An openness to look at the very essence of the thing rather than the contrived tools and processes that we have as a legacy is where the real excitement is. For example, our selection in any application of technology must always go back to the needs and desires of people and their context when and where we’re trying to engage with them.

And because these things haven’t fundamentally changed in years any technology that attempts to create a new need or desire should be viewed with suspicion. It’s unclear to me if Foursquare, for example, attempted to invent something in me (some kind of excitement around checking into places). Whilst it had my attention for many months, I recently stopped using it and my life is still pretty much okay.

This whole area of embedding and creating behavior in and around new and appropriate technology and making it stick is tough when you really look at it. It’s very tough. Despite living in times when technological evolution is advancing at speeds most of us will never really appreciate, it’s testament to how hard it is that I still do my shopping today the same way I’ve been doing it for years. Just look at all the technology out there and the potential it affords us and still, when it comes to the supermarket, not a lot has changed. I’ve been hearing about technology initiatives in the high street and malls for years – location sensitive apps, in-mall mapping, magic shop windows and all the rest. And how has my mall experience changed over the last few years? About as much as yours I‘d guess.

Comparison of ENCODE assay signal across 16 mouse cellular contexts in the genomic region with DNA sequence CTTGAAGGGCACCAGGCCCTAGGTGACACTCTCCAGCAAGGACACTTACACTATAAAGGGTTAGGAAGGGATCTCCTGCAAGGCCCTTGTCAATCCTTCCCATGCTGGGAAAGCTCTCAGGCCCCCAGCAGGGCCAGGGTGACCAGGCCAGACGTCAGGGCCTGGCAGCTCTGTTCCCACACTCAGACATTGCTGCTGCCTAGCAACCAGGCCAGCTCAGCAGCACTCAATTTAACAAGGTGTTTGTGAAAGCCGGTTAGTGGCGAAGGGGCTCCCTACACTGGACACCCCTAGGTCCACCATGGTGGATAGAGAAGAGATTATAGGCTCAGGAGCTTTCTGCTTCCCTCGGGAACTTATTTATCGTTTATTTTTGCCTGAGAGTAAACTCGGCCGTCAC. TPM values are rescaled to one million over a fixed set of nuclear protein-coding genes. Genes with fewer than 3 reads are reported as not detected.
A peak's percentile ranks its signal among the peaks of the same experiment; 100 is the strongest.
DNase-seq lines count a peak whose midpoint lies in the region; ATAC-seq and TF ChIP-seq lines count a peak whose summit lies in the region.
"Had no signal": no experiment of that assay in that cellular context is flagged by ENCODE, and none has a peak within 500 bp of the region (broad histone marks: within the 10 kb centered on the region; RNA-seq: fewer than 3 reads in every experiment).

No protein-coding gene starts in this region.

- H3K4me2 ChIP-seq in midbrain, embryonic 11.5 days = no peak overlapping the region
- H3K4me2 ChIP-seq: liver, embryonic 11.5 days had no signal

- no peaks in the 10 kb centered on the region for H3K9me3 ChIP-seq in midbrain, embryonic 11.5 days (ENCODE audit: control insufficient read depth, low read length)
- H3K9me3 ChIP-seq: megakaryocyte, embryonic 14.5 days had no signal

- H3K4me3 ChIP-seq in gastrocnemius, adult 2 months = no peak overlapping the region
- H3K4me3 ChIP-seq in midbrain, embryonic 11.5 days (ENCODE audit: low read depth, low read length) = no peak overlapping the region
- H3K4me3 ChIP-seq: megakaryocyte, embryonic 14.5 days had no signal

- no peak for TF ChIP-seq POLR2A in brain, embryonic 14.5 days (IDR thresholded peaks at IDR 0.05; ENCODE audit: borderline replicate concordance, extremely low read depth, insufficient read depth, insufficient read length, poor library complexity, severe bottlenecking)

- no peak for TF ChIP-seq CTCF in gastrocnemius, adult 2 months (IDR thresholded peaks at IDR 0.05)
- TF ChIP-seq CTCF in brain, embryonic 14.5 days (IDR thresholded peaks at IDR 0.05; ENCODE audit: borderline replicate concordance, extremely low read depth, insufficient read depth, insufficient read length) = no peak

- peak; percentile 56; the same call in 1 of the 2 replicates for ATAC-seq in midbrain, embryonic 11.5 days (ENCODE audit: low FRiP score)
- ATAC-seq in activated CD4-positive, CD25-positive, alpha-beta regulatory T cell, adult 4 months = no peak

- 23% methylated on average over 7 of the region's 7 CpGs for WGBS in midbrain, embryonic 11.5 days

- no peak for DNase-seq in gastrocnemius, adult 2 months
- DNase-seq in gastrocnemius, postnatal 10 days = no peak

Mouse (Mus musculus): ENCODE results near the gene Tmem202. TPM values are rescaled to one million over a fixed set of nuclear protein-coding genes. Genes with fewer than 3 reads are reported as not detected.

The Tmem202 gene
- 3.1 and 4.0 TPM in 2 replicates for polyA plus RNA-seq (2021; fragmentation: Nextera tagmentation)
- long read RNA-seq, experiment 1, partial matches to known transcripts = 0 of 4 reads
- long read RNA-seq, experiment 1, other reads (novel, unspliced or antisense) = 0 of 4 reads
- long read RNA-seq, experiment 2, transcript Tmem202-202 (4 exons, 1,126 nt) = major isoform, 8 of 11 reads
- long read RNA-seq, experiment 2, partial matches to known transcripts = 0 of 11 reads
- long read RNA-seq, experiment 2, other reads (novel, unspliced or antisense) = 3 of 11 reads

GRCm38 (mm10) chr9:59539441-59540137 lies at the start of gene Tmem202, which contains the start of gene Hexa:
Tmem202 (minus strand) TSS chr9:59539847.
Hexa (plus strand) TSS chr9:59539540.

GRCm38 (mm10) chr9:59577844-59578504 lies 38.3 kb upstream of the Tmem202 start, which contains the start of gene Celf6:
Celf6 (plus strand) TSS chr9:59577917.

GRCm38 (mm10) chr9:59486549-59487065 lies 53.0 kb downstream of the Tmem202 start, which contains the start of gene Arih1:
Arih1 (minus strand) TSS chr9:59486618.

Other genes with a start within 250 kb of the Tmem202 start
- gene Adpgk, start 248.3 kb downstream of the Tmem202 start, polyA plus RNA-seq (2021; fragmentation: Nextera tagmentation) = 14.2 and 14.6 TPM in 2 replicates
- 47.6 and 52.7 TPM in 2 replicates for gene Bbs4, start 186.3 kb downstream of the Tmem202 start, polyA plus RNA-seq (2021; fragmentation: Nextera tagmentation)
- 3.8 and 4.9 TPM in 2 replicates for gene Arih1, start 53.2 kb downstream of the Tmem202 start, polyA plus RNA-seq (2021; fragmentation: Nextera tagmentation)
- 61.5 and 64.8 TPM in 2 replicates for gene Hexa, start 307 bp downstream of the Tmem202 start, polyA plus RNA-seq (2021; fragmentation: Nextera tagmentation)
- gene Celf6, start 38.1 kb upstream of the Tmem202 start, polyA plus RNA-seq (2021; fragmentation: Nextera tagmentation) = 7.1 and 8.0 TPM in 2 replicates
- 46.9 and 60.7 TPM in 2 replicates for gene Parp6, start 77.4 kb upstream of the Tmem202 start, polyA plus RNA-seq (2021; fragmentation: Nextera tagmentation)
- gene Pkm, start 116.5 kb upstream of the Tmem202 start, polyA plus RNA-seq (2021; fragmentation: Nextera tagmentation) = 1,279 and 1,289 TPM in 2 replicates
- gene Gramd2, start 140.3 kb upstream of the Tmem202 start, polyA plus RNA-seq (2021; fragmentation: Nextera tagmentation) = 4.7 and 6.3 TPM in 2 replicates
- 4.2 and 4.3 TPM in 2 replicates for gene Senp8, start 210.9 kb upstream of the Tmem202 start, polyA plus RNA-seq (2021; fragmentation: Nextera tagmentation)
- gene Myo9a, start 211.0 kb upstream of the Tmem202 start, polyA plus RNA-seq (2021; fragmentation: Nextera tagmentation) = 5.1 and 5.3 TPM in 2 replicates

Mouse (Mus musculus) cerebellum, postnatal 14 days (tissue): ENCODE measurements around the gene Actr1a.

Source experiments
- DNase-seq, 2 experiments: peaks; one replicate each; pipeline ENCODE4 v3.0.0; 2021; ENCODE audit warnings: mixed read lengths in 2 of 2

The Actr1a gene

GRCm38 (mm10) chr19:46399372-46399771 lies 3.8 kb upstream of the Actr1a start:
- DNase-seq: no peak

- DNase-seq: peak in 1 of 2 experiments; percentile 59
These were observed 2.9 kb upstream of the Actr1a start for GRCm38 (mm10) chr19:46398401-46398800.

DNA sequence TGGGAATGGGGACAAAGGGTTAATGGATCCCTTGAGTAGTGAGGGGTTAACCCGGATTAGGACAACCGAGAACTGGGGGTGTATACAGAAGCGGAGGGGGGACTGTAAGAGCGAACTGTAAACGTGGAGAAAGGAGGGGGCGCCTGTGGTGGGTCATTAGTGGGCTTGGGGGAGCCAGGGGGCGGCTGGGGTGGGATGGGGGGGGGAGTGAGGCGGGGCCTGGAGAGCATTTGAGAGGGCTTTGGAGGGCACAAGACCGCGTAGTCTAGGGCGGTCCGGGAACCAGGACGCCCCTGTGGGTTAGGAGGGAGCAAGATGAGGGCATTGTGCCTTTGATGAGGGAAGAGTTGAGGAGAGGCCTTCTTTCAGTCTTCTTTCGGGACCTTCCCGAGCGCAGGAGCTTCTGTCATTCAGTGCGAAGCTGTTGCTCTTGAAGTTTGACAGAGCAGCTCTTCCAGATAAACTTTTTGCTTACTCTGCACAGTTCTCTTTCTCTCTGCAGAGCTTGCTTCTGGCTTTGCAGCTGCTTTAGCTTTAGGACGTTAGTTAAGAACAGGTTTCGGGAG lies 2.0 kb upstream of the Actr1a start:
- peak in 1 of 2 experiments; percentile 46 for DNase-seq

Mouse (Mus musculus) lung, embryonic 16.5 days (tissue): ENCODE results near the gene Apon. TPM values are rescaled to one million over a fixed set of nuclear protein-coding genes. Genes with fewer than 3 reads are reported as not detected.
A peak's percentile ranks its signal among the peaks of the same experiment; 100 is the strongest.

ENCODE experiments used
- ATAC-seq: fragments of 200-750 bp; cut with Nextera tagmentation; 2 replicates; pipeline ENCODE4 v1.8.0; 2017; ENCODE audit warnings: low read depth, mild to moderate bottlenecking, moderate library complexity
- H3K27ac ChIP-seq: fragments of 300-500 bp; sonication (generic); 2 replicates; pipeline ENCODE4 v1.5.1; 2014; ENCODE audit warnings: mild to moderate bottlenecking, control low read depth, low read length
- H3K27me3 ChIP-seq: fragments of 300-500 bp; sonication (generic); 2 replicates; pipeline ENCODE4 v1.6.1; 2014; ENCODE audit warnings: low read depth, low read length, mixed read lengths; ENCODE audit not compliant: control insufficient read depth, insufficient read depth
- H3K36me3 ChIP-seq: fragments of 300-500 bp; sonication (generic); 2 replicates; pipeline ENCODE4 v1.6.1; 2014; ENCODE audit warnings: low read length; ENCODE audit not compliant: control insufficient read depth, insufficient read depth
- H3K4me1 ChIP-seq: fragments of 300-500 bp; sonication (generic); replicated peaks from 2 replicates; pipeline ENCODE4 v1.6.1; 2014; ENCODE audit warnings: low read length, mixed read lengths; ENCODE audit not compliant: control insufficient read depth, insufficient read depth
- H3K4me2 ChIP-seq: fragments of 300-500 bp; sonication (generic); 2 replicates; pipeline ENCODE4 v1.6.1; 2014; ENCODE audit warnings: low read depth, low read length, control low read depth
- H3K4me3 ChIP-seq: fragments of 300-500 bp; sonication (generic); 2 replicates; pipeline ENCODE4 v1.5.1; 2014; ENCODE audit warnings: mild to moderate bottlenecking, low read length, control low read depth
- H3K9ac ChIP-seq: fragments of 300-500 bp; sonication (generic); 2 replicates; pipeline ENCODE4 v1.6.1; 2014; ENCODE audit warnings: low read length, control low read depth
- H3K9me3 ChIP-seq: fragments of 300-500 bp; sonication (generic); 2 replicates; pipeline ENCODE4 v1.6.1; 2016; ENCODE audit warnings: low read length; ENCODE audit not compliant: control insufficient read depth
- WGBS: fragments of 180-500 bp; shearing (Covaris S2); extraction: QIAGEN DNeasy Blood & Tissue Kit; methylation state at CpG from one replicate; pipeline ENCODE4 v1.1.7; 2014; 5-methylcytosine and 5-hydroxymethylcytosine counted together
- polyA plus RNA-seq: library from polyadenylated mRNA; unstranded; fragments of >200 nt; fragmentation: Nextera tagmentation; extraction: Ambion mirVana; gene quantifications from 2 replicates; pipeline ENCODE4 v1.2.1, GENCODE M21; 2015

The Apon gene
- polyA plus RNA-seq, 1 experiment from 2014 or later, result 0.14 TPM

The “appropriate” in the appropriate use of technology can be interpreted in many ways. Starting this piece, I used the word feasible and when it comes to engaging with people making something “feasible” means addressing and ticking off a number of pre-requisites. Invariably this will involve addressing an existing need or desire. It will almost certainly mean making something easier or quicker or a lot more fun. It may mean addressing the very essence of the thing rather than substituting one process for another (swiping a phone vs. swiping a wallet).

When it comes to marketing we need to strive to engage people in meaningful and relevant ways and a key component of this is the technology. And evidence would suggest that it’s tough.

Stay tuned for my final piece in this Design Thinking series on how you could apply actionable insights to business objectives.  

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ABOUT THE AUTHOR

Carl  Griffith

Carl Griffith is the head of digital with Havas Worldwide in Singapore. He oversees the strategic elements of projects and brings extensive digital experience to tackle the broader business challenges of clients to ensure digital is fully integrated into our work. Carl plays the lead role in supporting one of our global clients in designing and implementing a comprehensive digital offering that includes a content-rich website, sophisticated online tools, and complimentary mobile applications. Involved in all aspects of the work, he’s happy building wireframes one day while defining and designing the analytics and reporting strategy the next. Carl has lived and worked in Singapore for eleven years and now calls Singapore “home”.